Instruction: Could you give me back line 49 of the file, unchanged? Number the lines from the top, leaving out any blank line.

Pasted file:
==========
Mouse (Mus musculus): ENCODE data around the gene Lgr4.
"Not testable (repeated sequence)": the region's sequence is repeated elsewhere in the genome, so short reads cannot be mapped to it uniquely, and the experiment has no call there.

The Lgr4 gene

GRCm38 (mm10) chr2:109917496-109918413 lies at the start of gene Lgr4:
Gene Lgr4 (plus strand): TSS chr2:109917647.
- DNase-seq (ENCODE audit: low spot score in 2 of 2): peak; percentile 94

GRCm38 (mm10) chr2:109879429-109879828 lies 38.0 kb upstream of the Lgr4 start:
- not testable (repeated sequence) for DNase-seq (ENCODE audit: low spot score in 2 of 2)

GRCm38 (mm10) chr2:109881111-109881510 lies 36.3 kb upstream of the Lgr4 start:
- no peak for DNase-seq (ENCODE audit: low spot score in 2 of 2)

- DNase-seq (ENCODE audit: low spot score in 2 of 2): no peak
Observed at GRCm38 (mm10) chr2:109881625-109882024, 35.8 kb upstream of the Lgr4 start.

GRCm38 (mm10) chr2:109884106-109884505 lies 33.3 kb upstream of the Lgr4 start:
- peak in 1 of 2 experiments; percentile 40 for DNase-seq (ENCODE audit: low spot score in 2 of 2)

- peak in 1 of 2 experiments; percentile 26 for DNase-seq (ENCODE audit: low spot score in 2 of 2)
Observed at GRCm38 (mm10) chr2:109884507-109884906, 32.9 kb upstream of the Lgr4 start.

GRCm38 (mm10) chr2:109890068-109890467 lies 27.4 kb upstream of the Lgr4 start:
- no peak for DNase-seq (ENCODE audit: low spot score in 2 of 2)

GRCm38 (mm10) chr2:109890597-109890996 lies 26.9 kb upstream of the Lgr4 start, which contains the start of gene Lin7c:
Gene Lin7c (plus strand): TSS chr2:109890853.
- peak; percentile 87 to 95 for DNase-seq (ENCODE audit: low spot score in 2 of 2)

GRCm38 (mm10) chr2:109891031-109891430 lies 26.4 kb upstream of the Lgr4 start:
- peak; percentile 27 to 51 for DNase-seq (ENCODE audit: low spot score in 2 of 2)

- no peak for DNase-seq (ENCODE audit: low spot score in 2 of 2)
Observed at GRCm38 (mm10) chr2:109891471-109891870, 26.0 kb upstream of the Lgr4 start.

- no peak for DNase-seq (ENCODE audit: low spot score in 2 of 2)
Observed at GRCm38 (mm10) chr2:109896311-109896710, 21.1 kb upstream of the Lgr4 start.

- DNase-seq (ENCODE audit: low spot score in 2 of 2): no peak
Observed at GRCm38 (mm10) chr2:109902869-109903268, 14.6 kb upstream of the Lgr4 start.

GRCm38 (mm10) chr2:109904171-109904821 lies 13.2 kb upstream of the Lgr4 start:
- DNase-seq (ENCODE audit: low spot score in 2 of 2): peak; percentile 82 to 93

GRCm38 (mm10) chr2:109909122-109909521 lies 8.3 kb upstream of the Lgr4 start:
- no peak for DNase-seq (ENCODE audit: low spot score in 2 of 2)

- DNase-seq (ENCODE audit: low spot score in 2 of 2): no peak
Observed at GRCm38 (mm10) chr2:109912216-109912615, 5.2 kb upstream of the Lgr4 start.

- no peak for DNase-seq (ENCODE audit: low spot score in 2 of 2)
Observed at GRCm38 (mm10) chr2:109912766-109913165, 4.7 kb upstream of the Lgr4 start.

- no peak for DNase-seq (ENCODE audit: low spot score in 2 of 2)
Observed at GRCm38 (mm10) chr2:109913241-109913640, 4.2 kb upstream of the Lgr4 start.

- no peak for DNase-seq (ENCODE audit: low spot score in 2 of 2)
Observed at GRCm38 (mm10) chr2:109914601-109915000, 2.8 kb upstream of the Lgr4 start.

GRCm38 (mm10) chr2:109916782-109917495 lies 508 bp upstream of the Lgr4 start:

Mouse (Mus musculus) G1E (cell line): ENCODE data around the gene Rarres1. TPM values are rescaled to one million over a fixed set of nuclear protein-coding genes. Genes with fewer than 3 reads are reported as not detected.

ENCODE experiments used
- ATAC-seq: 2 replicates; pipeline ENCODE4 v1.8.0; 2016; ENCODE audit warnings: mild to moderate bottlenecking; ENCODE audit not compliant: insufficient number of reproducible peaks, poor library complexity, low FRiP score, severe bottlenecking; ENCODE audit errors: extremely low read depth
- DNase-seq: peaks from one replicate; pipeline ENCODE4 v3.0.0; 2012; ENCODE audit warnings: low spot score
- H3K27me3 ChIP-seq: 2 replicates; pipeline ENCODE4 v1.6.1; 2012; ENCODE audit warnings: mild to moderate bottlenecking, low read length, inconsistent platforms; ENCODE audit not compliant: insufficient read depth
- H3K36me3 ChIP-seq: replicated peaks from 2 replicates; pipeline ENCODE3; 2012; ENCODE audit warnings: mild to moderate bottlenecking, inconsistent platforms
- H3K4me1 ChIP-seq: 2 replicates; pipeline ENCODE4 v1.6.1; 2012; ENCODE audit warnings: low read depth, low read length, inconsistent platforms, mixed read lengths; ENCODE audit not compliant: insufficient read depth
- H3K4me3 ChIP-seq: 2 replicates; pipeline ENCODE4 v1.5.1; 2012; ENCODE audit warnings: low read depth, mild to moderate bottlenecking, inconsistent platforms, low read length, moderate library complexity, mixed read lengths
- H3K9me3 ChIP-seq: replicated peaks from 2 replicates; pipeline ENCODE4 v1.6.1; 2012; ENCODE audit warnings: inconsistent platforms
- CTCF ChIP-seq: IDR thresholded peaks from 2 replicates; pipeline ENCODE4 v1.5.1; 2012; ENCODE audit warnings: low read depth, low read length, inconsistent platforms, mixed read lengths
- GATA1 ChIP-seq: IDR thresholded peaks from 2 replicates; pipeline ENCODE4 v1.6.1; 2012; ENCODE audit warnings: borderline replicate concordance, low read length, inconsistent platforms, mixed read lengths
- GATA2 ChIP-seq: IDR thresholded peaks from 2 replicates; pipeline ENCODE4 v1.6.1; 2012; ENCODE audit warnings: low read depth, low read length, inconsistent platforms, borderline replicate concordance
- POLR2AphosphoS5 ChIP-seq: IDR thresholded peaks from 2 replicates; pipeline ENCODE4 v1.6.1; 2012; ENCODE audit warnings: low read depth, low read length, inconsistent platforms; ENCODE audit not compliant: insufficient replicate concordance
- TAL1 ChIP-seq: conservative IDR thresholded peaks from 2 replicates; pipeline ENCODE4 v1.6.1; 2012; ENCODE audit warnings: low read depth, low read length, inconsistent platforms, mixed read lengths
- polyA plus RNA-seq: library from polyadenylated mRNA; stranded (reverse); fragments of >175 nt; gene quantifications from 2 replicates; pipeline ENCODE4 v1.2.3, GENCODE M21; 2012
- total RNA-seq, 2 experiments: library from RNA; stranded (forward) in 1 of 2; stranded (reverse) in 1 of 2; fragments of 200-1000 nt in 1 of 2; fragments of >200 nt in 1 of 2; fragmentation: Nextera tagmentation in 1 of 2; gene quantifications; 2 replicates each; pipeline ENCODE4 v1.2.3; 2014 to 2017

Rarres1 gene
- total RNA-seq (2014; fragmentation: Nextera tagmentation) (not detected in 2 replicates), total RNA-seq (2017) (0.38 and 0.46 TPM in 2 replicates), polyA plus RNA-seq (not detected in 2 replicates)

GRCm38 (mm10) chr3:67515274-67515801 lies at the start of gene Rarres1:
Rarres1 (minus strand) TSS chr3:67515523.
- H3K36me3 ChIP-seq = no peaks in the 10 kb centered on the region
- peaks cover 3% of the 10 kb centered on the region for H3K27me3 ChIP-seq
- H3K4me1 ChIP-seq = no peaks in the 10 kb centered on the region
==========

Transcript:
- H3K4me1 ChIP-seq: 2 replicates; pipeline ENCODE4 v1.6.1; 2012; ENCODE audit warnings: low read depth, low read length, inconsistent platforms, mixed read lengths; ENCODE audit not compliant: insufficient read depth